Less alcohol equals better health

Posted on 6 January 2017

Many of us make New Year’s resolutions. If one of yours is to give up alcohol, then good for you! Here’s why it’s the one resolution you really should stick to.

If you’ve ever had a hangover you’ll know that it is an unpleasant experience. In terms of your health, there’s another type of hangover that’s caused by alcohol abuse – it increases your risk of developing cancer, liver disease, ulcers and even depression and obesity.

Sabine Jones gave up alcohol three years ago. She says, ‘I stopped drinking because I couldn’t handle the hangovers anymore. I also became aware of the additional health risks.’

The simple reason for a hangover is that alcohol literally poisons the body. The ethanol in alcohol is broken down into a toxic chemical called acetaldehyde and other by-products, including potentially harmful oxygen radicals. The liver is mainly responsible for this job, however there are additional mechanisms by which this occurs. Acetaldehyde can lead to damage of cell DNA and impede the cells’ ability to repair that damage (Cancer Research UK).

How do cancers form?
As the cells of the body age or become damaged, they die off and new ones form in their place. It’s when this natural cycle of cell replacement breaks down that cancer develops – old, damaged or abnormal cells survive when they were supposed to die and new cells form where they’re not needed. These extra abnormal cells may divide without stopping and form tumours.

How do acetaldehyde and alcohol cause cancer?
Alcohol consumption has been linked to numerous different kinds of cancer including mouth, upper throat, breast, bowel and to a lesser degree oesophogus, larynx and liver – each caused in a different way (Cancer Research UK).

Acetaldehyde also causes liver cells to grow faster and these regenerating cells are more likely to detect changes in genes that could lead to cancer. ‘Cirrhosis of the liver, caused by chronic alcohol abuse, increases the risk of primary cancer of the liver by up to 40 times,’ says clinical oncology advisor Dr David Eedes.

Some hormones give the cells instructions on when to divide. Alcohol can increase the levels of hormones such as oestrogen, raising the risk of breast cancer.

Alcohol impairs the absorption of many of the B-vitamins. For example, people who drink alcohol tend to have lower levels of folate (B9) in their blood. Folate is important to help cells produce new DNA and for normal cell division. Studies also show lower absorption of vitamins B1 (involved in DNA production and nerve function) and B12 (essential in the production of blood cells, nerve sheath and the metabolism of proteins, fat and carbohydrates).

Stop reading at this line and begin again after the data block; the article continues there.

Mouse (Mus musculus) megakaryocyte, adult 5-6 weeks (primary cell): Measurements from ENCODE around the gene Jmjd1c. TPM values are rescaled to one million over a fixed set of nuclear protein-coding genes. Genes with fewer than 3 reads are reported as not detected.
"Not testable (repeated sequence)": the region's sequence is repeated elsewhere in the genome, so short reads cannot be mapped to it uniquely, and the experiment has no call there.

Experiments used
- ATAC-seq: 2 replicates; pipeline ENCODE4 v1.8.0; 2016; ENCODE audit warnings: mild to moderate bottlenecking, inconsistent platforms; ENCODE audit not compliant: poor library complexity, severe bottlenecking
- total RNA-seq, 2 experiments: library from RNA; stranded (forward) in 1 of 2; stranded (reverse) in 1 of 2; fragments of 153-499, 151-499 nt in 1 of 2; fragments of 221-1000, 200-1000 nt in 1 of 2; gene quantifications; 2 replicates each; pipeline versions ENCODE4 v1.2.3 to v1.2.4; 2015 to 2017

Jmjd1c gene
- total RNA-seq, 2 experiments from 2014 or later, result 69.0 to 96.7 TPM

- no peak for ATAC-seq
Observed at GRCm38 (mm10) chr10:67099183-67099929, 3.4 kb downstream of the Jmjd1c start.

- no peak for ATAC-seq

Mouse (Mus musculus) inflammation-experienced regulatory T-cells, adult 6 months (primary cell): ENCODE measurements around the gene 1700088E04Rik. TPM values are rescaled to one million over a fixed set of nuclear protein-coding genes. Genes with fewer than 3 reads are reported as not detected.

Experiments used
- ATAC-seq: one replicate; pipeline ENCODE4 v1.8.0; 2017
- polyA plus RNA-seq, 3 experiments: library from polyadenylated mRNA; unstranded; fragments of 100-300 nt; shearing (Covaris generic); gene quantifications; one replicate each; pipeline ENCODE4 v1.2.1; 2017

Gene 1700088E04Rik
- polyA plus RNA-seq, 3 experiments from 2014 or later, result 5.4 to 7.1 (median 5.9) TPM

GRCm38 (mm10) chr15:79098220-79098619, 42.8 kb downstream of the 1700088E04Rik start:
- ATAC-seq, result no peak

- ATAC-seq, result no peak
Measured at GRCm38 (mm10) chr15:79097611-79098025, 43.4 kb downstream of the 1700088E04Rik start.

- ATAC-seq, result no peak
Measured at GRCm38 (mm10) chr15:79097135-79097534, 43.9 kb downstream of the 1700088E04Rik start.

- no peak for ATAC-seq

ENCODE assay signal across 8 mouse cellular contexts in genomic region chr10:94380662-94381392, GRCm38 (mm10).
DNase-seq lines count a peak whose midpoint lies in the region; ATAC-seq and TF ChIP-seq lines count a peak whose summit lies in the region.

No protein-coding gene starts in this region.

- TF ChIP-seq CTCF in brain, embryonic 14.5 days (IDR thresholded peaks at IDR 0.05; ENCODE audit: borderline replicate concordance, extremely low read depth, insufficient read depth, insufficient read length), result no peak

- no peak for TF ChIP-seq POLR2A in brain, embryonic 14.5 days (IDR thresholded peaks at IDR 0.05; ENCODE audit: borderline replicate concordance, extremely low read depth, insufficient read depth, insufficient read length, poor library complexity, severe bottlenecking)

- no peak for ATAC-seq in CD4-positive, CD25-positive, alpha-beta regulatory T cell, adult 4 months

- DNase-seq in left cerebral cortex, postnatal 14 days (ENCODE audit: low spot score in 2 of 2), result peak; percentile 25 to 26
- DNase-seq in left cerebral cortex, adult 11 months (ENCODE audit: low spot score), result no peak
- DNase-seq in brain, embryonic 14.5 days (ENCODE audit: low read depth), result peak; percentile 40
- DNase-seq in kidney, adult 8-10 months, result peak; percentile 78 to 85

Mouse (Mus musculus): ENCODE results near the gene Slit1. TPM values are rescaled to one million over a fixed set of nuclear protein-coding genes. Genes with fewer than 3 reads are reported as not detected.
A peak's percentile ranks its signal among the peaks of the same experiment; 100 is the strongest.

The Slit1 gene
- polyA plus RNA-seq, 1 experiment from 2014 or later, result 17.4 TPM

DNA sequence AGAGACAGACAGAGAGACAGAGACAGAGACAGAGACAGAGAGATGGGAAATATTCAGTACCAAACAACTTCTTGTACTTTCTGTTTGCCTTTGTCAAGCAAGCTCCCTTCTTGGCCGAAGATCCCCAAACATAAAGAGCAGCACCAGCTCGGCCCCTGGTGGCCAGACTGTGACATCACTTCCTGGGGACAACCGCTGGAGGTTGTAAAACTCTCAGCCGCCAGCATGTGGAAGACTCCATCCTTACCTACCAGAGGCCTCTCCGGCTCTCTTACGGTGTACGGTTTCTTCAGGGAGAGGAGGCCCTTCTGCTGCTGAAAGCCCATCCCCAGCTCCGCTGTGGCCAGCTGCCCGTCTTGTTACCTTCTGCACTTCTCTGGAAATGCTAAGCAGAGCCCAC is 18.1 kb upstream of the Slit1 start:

Alcohol can produce molecules called reactive oxygen species (ROS) in cells, which can damage DNA and in turn may cause cancer to develop.

Why do smoking and drinking together increase the cancer risk?
‘Smoking and drinking together form a dangerous combination. Adding tobacco to alcohol increases the dangers of developing certain cancers, especially of the mouth, throat, gullet and stomach,’ says Dr Eedes. Tobacco and alcohol work in tandem to damage cells, for instance, alcohol makes it easier for the mouth and throat to absorb the cancer-causing chemicals in cigarettes.

Isn’t a glass of red wine a day good?
Some studies have suggested that consuming a limited amount of alcohol may be good for heart health, but these findings have recently been called into question. ‘There’s no real consensus as to how much alcohol is safe,’ says Dr Eedes. Also, research has shown that drinking alcohol increases the cancer risk no matter whether you binge-drink or drink more sensibly.

Am I safe from cancer if I only drink beer?
‘There’s no proof that one type of drink is better than another – spirits versus wine versus beer,’ says Dr Eedes. ‘We do know that in South Africa, home-brewed beers often have noxious additives and are particularly dangerous.’

I want to quit but I’m finding it hard – what must I do?
‘Alcohol is both physically and psychologically addictive,’ says Dr Eedes. ‘Chronic alcohol abuse is often a combination of addiction and underlying emotional issues and that’s why it’s so difficult to quit.’ If you’re battling, you should get professional help.

Are there health benefits to quitting drinking besides lowering my cancer risk?
Yes, there are many. ‘Weight loss, improved liver function, greater emotional stability and lower risk of being involved in other risky behaviour that may compromise your health, such as drugs, unsafe sex and drunk driving,’ says Dr Eedes.

Sabine says this is in line with her experience. ‘I sleep better, I eat better, my concentration is vastly improved and I have much more energy for activities that make me and my loved ones happy. My only regret is that I didn’t stop sooner!’

References:

www.jamanetwork.com/journals/jama/article-abstract/1667086

www.cancerresearchuk.org/about-cancer/causes-of-cancer/alcohol-and-cancer/how-alcohol-causes-cancer

www.iconsa.co.za

Published in Healthy living

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